All lights went green lastyear in the French production sector.
Production volume in Francereached an all-time high of 212 features; total production spend on Frenchfeatures or majority French co-productions soared by 34% from Euros861m in 2002to Euros1.15bn; and foreign investment doubled from Euros182m to Euros364m.
According to new data fromthe National Cinema Centre (CNC) the number of features qualifying as Frenchpassed the 200 mark for the third year running and the number of Frenchinitiated films has doubled in ten years from a low of 89 in 1994 to 183 in2003.
Among the French-initiatedfilms, mean budgets crept higher, showing a rise from Euros4.44m to Euros4.63m.But the median figure fell from Euros2.82m to Euros2.60m, demonstrating a gapbetween the most expensive films and the lowest cost films that continues togrow.
The CNC data shows that thenumber of films costing more than Euros10m rose from 14 in 2002 to 18 last yearand that their share of the total investment in production climbed from 37% to45%. (The number of very low-cost films, i.e. less than Euros1m, has remainedstable at 41 for the third year in succession after a dramatic leap between2000 and 2001. Of these 17 were feature-length documentaries.)
Although the French financingsystem is frequently criticised by its neighbours as not being sufficientlyopen to foreign productions, the data shows that that there are a growingnumber of co-productions. Fully 43% of French initiated films were structuredas co-productions, up from 35% in 2002, 27 in 2001 and 23% in 2000. And amongthe majority-French pictures 90% were shot in French and only five in English.These included the Euros59.7m Two Brothers (Deux Freres) by Jean-Jacques Annaud and the Euros34m DannyThe Dog, by Louis Leterrier.
At the big-budget end of thescale, the UK was the most active co-production partner accounting for nine ofthe 17 majority-French pictures budgeted at over Euros7m. Four of these weretri-partite productions involving Italy, Germany or Spain. Five big-budgetpictures were also made as bi-lateral co-productions with Italy.
The traffic was not all oneway. French investment in foreign co-productions rose from Euros34m in 2002 toEuros69m last year. But the number of foreign films concerned dropped from 37in 2002 to 29 in 2003.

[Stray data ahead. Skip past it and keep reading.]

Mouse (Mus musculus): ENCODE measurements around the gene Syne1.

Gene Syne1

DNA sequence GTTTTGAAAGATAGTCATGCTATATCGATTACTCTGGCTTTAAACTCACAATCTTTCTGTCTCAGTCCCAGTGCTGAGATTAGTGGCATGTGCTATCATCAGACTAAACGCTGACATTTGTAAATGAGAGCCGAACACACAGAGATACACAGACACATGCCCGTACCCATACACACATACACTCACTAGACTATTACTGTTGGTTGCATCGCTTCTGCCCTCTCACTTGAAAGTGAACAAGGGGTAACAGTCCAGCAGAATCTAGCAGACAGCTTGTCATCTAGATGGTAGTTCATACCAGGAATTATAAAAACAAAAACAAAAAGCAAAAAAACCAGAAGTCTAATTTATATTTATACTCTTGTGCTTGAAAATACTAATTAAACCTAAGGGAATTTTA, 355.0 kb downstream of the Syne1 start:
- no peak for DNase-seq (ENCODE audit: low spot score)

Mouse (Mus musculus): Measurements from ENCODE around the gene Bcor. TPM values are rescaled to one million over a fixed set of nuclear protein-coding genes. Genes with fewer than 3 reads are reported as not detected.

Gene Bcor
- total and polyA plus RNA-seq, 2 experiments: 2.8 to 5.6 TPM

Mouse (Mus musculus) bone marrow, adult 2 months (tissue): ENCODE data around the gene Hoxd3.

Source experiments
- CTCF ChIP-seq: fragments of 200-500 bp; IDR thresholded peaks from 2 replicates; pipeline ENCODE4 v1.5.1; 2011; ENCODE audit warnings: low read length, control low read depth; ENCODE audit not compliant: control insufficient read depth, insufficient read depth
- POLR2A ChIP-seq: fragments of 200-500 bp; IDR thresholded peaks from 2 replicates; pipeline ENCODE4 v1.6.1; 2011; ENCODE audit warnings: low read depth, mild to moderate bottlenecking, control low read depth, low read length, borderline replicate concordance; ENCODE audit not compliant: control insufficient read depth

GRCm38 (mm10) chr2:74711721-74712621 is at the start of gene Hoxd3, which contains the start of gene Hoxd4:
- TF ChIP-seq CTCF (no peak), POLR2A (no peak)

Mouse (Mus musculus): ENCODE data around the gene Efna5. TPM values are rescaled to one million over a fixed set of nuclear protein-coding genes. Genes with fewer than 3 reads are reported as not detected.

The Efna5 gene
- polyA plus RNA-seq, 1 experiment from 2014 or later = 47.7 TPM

Of the six big-budgetpictures where French producers took a minority position Canada was the partneron three, Spain one and the UK three including by far the largest, theEuros182m Alexander.
Indeed the Oliver Stone-directedpicture has such a large impact on this section of the figures that the CNCfelt it necessary to restate them without Alexander. On this measure Frenchinvestment in the remaining 28 foreign co-productions totalled Euros32m. Italso shows that the French financial commitment to Alexander is a massive Euros36.3m.
The CNC provided datacovering the always thorny issue of pay-TV channel Canal Plus'sinvolvement in the production sector. It showed that it bought pay-broadcastrights to 108 films (109 in 2002) for a total value of Euros129m (Euros122m in2002). While that is up 5% on the previous year the broadcaster's shareof production budgets has declined steadily since 1999, when it accounted for25% of the average budget, to 18% in 2002 and 16% last year. Canal Plus'increasingly powerful satellite rival TPS licensed 16 French films and paidEuros22m.
The data on the location ofproduction throws up contrasting messages. The total number of weeks ofproduction increased by 8% to 1,445 weeks of shooting, compared with 1,342 in2002, the average shoot for a French film settling at 8.2 weeks. Shooting inFrance however dropped from 978 weeks to 910, a drop of 7%. The drop would havebeen 9% had the number of weeks in France by minority-French co-productions notdoubled from 15 weeks to 31.
The overall French figuresalso mask the second year of decline in the use of French non-studio locations(785 weeks compared with 877 weeks in 2002 and 942 in 2001) and the second yearof growth for studio shoots. These reached 94 weeks in 2003, compared with 86in 2002 and 65 in 2001.
Post-production work wasmore likely to go abroad. Of the 183 wholly or majority French films last year,32 did their post-production abroad. The UK accounted for 15 of these andBelgium nine. Similarly, eight French films took their undeveloped negative tothe UK for processing.